Instruct patient in use of music therapy and choose a piece of music that is associated with calm and piece.
Instruct on airway clearance techniques that may include coughing and deep breathing exercises. Coughing is a general manifestation of COPD and may be worse in the morning. Patient should pace activities.
Instruct patient when to contact home health agency, contact physician, or to seek emergency care especially if there is severe SOB that is uncontrollable.
Clinician should assess incidences upon each visit and effect of instruction.
Clinician should inquire if “tripod” position has been necessary (patient leans forward with head tilted and arms resting on legs or table). Note visible use of accessory muscles in neck, abdomen, and chest. Teach patient to take slow deep breaths through pursed lips. (“This will help him relax and inhale oxygen and exhale carbon dioxide at a slower pace, decreasing the respiratory rate and preventing alveolar collapse” Crawford & Harris, 2008).
Clinician should assess lung sounds and listen for not only wheezes but crackles and may also note diminished breath sounds.
- Symptom: Assess activity tolerance
Instruct patient to identify activity daily and/or number of feet walked before dyspnea occurs. Wheezing can worsen with activity so a strong assessment and measured activity schedule is necessary.
Consider Physical Therapy referral for muscle strengthening exercises for legs and upper arms. Teach exercise safety. Teach energy conservation when appropriate. Conditioning exercises aid to strengthen the muscles used in breathing.
Clinician should note baseline and assess activity levels and evidence of dyspnea changes each visit.
- Symptom: Assess for increased weakness and fatigue
- Instruct patient in energy conservation to achieve ADLs life quality. Patient should note when the symptoms occur.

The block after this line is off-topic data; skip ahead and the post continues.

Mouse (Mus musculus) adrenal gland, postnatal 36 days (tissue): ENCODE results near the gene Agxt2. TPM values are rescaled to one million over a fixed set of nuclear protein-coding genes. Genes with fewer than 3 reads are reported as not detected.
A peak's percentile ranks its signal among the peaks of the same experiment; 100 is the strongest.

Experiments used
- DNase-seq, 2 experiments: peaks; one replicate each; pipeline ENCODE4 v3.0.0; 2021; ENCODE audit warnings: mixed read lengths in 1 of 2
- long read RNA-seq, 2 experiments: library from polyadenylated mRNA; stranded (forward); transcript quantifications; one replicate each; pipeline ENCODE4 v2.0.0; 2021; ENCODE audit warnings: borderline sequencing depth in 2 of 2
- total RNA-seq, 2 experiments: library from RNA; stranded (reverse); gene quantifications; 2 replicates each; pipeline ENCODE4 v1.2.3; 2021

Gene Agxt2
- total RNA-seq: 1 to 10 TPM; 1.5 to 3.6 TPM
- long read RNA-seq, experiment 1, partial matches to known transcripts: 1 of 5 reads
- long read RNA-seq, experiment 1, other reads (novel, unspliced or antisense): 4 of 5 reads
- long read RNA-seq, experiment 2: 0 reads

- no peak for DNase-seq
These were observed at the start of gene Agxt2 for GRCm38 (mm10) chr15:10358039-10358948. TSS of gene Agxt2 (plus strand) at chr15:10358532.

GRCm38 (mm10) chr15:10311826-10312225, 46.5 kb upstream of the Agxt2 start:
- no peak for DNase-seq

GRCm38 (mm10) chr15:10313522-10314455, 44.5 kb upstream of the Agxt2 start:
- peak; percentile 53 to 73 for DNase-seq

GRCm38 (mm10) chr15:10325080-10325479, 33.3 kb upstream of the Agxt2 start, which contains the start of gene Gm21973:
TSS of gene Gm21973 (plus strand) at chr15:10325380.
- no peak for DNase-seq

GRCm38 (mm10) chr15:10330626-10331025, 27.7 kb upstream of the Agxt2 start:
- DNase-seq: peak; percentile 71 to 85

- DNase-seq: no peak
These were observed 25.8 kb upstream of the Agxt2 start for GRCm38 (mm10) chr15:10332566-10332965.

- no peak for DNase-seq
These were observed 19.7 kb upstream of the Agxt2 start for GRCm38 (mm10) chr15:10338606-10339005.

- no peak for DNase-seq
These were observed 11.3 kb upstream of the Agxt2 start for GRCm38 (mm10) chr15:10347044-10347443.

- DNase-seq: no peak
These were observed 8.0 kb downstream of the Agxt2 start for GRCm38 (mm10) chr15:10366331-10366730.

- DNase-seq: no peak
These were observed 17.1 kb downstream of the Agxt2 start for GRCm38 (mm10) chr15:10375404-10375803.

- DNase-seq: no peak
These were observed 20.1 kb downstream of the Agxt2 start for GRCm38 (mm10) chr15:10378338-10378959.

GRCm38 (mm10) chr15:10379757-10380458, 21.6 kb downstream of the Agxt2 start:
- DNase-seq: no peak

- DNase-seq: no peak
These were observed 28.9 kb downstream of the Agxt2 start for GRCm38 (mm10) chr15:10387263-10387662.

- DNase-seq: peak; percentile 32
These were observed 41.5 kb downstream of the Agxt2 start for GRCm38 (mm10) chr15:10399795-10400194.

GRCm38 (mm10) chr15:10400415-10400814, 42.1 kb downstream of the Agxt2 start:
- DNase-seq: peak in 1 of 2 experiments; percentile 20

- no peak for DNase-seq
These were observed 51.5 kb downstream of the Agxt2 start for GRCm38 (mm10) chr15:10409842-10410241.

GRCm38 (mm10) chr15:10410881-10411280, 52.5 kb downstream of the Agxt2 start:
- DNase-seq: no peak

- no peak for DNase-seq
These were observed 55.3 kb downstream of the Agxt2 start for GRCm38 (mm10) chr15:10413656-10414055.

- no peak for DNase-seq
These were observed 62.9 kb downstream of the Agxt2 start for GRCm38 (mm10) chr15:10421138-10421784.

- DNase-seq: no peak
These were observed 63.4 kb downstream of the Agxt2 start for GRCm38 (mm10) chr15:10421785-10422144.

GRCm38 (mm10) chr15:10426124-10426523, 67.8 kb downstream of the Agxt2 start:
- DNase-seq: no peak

- Clinician should note baseline and progress each visit.
- Symptom: Assess nutrition and hydration status (may have low levels of serum protein)
Instruct in high protein foods that do not require significant energy for preparation. Maintenance of adequate caloric intake should be taught. Nutritional supplements should be considered.
Clinician should assess nutritional status at each visit.
- Symptom: Medication compliance
Instruct patient as to medication actions, side effects, contraindications, when and how to take, and how to store meds. Likely medications may include bronchodilators, steroids, antibiotics, mucolytics, antivirals, and antipyretics.
Clinician to assess medication changes as well as patient use of meds such as metered-dose inhaler; exhale completely, take a slow deep breath when inhaling, and holding breath for 5-10 seconds. Verify directions re use on each med.
Patients should have pneumonia and flu vaccine if agreed to by physician.
- Symptom: Assess for depression or lack of interest in surroundings and difficulty with focus.
Instruct patient as to psychosocial coping skills to maintain optimum self care-management.
Clinician should assess for symptoms of depression on each visit as well as assess family and support systems.
Caring for COPD can present a challenge for home health nurses, but proper patient education, using a variety of techniques, while gaining family and friends’ support can assist to motivate patients to strive for optimal outcomes.
CMS Appendix B Guidelines for Surveyors
Crawford, A & Harris, H (2008) COPD Help your patients breathe easier. AHC Media. www.modernmedicine.com/modernmedicine/CE+Library/COPD-Help-your-patients
HHQI Best Practice Intervention Practice, 8SOW-PA-HHQ07 467 App, 1/2008
Heart and Ling Sounds by 3M
Decision Support Tool: Heart Failure Publication # 8SOW-PA-HH05.187